Little 'Serenity' at Triumph of Love Closing

News   Little 'Serenity' at Triumph of Love Closing
 
As the gold curtain of Broadway's Royale Theatre rose on Triumph of Love for the last time Jan. 4, it revealed an emotional Betty Buckley and Christopher Seiber. An immediate standing ovation opened the show.

As the gold curtain of Broadway's Royale Theatre rose on Triumph of Love for the last time Jan. 4, it revealed an emotional Betty Buckley and Christopher Seiber. An immediate standing ovation opened the show.

Everyone in the cast had his or her turn to display their grief over the closing of the show. Yes, even F. Murray Abraham shed a few tears during his song "The Tree" which he sang with Buckley. "Serenity," Buckley's first act aria, brought a flood of emotion not only from herself but from Egan who could not hold back her tears. The two of them shared a brief moment of gazing into each others eyes and smiled before clutching onto each other with a hug before exiting the stage.

The big number that brought the house down was Roger Bart and Kevin Chamberlin's comedy turn, "Henchmen." They received a standing ovation that went on for at least five minutes. Nancy Opel usually joins the two of them on stage during the last part of the song and holds a pose at the end where her hands are placed on the hat she is wearing. After such a long round of applause on closing night she took the hat off of her head and held it to the audience, as if asking for money.

Open then flashed a grin towards the audience, then to her co-stars, and dashed offstage. all the while with tears in her eyes.

Bart and Chamberlin sat on the stage for a while after the applause died, both with tears falling from their eyes. Finally Bart said his line which starts, "Now we'll be unemployed" and the look he gave the audience sent the crowd wild again clapping but he didn't stop there. He went on to deliver his next line which is "And they will be gone within the hour." However, instead of referring to the cast he pointed toward the audience and the applause from the crowd made him and Chamberlin laugh. Finally, out of character, he said to his co-star, "Want that line again?" and Chamberlin, between laughs, said "Please." And they began the lines again and made their exit. At the final curtain the cast got a huge standing ovation. While the applause was still going strong, Susan Egan took out a camera and pointed it towards the audience and started snapping pictures of everyone. Then Buckley reached into the crowd and took a video camera on stage and taped the audience applauding the cast. When the crowd finally settled down Buckley took out a list and began introducing the people who created and helped with production.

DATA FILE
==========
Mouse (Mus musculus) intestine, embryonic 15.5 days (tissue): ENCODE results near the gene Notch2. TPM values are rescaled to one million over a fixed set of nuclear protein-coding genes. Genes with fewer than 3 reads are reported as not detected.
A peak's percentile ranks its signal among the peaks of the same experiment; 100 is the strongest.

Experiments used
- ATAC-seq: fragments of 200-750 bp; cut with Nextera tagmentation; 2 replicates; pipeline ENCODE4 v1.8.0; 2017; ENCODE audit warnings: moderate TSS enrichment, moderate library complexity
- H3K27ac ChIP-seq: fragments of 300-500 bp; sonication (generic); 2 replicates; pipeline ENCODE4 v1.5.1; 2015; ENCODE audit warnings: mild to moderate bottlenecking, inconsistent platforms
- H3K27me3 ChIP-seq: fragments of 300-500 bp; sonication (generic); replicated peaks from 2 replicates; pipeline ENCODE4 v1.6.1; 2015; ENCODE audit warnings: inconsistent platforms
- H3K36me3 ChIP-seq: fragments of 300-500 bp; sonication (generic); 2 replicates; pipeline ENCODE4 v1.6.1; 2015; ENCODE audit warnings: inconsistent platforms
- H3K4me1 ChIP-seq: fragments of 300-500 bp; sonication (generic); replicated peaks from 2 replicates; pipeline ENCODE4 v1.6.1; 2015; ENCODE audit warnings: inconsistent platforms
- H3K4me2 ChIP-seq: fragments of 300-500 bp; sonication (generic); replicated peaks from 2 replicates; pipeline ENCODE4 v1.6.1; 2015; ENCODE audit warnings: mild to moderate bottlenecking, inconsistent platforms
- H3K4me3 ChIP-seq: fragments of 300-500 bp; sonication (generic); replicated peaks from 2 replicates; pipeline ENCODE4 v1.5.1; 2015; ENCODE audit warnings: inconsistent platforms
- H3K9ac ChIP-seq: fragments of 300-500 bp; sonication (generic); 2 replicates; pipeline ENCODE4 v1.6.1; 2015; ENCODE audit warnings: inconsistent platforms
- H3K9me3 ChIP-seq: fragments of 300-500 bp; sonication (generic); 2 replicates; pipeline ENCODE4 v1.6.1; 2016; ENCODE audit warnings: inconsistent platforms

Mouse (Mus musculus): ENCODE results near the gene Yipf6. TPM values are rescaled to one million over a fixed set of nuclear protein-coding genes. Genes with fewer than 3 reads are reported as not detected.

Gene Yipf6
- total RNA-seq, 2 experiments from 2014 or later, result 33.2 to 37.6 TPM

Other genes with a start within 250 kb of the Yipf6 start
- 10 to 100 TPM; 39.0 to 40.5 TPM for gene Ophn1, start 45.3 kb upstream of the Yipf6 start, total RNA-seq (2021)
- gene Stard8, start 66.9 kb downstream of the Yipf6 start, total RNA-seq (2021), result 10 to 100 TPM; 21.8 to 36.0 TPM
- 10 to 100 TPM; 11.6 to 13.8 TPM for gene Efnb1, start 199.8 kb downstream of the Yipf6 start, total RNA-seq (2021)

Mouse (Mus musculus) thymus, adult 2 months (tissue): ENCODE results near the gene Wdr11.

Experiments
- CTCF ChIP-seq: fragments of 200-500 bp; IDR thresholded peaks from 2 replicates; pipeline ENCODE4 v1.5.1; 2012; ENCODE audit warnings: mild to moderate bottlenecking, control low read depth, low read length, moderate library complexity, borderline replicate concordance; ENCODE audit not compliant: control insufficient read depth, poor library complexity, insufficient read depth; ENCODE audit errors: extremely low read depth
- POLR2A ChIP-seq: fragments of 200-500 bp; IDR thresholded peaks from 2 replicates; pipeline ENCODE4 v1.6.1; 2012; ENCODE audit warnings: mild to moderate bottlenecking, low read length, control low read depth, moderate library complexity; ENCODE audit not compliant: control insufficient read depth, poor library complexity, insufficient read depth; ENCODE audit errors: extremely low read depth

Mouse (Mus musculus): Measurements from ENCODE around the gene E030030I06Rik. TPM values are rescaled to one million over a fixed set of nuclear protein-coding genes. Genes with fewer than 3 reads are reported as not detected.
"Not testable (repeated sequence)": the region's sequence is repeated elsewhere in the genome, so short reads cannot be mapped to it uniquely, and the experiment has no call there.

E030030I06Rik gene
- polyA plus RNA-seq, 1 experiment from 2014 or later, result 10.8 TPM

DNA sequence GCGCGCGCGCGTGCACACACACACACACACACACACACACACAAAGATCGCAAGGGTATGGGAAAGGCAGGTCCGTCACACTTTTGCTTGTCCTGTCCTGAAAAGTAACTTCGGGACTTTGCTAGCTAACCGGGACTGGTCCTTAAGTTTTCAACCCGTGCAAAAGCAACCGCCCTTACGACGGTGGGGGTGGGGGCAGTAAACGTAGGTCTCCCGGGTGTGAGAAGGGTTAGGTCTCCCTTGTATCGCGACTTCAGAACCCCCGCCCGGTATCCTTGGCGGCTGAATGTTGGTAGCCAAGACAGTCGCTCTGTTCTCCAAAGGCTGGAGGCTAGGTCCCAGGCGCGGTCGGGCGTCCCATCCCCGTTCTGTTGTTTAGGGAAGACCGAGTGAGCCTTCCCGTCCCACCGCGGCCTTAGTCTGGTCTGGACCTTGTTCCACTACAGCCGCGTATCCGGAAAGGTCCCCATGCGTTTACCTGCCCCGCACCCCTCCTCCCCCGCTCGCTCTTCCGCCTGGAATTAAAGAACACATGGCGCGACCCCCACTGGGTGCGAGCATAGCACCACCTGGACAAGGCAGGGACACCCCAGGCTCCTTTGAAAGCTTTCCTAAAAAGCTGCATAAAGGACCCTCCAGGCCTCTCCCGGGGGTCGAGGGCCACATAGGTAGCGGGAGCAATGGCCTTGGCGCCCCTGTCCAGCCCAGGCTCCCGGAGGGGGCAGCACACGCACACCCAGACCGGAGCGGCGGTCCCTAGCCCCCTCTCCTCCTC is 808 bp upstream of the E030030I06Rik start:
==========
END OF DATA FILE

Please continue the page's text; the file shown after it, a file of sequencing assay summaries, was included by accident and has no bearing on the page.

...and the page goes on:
Among those who came out on stage and took a bow were lyricist Susan Birkenhead, librettist James Magruder, and composer Jeffrey Stock. Even producer Margo Lion made her appearance on stage to announce that this was not the last performance of Triumph; just the last performance at the Royale Theatre. She said the show will begin touring next year sometime. Finally Buckley introduced the entire crew, light operators, wig designers, dressers, house management, ushers, and merchandisers before giving her final bow.

The lights on the stage went down for the last time on Triumph of Love and the house lights went up to reveal an emotional audience waving goodbye to the show.

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